Acute left otitis externa - swimmer's ear

Case contributed by Dr Chris O'Donnell

Presentation

Painful left ear with conductive deafness and foul smelling discharge

Patient Data

Age: 16 years
Gender: Male

Normal ear (image 1 and 3) shows no soft tissue thickening in the external canal and normal tympanic membrane.  The inflamed left ear (image 2 and 4) shows circumferential soft tissue swelling in the external canal and slight thickening of the tympanic membrane (arrow).  No bone erosion.

Case Discussion

Benign otitis externa is a condition of the external canal that occurs usually in summer due to chronic dampness and warm conditions with inadequate drainage of the canal (hence the name swimmer's ear).  It is rarely imaged radiologically as diagnosis is obvious and treatment quite simple, i.e. ear toilet and topical antibiotics (drops).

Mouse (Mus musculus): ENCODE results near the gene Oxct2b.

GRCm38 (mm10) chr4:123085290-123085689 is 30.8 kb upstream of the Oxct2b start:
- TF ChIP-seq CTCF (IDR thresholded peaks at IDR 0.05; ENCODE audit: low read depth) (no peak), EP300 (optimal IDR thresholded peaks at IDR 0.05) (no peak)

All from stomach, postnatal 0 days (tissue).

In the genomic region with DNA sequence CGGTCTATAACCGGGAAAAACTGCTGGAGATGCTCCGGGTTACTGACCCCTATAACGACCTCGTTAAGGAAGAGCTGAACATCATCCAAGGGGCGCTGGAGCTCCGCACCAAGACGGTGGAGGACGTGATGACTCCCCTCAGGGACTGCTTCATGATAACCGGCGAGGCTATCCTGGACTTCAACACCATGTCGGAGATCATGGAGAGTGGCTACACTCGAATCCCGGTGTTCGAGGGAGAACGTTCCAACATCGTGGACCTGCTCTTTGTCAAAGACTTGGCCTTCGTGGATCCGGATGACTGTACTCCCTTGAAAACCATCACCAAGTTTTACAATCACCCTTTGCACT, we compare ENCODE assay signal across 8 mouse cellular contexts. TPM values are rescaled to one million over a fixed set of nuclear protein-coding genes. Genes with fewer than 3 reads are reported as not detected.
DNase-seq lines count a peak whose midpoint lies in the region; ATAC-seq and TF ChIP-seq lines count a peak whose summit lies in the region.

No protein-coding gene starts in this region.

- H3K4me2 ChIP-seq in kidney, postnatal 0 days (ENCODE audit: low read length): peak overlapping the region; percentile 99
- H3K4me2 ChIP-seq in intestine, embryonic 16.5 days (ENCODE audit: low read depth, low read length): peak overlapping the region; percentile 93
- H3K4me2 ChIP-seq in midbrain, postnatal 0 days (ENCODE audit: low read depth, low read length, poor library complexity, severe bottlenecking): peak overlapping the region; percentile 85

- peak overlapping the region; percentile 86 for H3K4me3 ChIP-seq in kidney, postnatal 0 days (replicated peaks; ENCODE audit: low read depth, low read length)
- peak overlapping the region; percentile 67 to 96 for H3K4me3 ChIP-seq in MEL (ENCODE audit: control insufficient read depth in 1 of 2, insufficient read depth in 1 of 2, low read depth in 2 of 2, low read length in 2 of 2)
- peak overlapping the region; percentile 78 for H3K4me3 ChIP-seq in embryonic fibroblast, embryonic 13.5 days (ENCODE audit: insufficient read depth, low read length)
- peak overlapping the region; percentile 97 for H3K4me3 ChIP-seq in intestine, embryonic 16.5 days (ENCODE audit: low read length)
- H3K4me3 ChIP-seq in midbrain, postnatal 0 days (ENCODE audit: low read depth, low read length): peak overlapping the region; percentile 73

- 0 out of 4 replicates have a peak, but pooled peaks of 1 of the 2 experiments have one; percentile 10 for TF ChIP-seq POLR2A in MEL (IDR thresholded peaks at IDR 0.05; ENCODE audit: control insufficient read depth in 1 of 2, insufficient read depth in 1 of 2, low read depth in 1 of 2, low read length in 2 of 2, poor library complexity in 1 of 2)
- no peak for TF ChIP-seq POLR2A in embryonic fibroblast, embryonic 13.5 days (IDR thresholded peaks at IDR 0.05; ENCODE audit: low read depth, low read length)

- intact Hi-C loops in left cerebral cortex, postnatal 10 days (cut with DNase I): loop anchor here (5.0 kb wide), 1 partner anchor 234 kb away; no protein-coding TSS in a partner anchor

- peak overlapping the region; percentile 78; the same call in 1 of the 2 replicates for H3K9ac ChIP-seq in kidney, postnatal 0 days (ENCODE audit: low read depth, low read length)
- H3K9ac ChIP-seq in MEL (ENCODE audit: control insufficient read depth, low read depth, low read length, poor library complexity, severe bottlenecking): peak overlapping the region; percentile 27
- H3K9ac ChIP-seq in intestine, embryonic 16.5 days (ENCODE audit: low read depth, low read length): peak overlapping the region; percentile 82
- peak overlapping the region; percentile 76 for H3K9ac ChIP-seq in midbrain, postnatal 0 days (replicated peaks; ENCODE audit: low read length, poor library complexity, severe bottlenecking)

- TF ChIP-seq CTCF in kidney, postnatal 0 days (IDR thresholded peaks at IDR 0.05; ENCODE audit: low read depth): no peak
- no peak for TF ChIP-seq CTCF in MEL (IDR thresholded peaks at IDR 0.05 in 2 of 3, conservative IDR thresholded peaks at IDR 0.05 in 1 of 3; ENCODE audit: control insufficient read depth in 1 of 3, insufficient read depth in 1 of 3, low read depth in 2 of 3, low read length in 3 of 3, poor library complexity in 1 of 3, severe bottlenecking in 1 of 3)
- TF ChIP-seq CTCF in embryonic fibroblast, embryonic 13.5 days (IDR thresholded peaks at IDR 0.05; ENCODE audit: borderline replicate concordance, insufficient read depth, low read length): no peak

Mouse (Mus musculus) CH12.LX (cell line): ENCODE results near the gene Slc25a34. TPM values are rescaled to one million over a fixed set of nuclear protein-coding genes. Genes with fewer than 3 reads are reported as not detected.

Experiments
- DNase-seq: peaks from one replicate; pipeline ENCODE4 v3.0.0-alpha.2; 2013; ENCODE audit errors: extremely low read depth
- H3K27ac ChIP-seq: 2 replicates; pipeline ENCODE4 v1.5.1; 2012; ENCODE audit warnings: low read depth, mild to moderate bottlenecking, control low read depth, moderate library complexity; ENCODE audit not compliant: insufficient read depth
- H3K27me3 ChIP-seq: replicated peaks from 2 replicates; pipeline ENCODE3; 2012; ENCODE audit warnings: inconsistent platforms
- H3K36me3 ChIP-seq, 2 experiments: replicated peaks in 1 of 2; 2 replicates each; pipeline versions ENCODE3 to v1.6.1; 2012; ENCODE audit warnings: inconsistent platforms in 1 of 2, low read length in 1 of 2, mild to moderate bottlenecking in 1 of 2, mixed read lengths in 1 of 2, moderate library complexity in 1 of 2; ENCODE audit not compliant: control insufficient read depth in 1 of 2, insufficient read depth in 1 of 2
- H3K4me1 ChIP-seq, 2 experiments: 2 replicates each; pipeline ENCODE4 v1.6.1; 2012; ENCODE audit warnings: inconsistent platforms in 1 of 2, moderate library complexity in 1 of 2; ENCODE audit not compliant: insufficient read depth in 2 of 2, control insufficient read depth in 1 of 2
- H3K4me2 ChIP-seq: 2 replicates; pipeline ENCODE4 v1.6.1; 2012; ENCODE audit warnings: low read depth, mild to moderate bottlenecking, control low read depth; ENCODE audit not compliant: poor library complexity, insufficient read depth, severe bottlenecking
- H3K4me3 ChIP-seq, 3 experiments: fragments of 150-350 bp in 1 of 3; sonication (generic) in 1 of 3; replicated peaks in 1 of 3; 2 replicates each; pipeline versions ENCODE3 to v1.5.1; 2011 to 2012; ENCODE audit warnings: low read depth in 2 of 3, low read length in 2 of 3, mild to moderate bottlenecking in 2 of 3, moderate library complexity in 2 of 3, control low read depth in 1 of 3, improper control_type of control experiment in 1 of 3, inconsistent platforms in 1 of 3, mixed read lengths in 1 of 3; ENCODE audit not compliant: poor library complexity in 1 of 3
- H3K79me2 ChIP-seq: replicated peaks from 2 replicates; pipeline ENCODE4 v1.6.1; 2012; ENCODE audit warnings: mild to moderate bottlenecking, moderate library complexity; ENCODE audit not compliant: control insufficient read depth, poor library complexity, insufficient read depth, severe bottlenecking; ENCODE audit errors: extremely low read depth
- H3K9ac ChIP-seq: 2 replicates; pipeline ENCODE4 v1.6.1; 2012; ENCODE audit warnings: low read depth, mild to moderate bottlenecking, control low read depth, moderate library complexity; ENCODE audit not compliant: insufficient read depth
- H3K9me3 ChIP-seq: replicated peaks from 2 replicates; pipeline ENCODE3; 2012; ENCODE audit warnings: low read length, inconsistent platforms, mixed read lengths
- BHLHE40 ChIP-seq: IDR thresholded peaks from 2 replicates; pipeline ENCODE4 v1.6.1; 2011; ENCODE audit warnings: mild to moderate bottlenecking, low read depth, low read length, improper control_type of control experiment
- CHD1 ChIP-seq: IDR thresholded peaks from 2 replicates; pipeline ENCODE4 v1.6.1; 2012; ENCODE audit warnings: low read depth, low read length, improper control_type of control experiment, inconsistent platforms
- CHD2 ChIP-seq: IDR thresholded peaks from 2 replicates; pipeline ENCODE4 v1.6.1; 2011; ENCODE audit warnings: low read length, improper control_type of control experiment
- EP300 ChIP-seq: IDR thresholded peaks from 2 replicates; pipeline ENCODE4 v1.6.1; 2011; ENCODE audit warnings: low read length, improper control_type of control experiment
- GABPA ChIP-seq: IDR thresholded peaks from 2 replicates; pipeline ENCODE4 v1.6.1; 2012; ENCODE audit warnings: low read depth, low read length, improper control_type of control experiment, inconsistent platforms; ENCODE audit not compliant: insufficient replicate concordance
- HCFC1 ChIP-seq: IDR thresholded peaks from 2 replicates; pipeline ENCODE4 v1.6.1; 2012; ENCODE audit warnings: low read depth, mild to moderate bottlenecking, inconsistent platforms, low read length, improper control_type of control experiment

The so-called malignant or necrotising otitis externa is an aggressive skull base osteomyelitis often due to Pseudomonas in diabetics or immunosuppressed patients.

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Case information

rID: 42903
Published: 14th Feb 2016
Last edited: 20th Mar 2018
System: Head & Neck
Inclusion in quiz mode: Excluded

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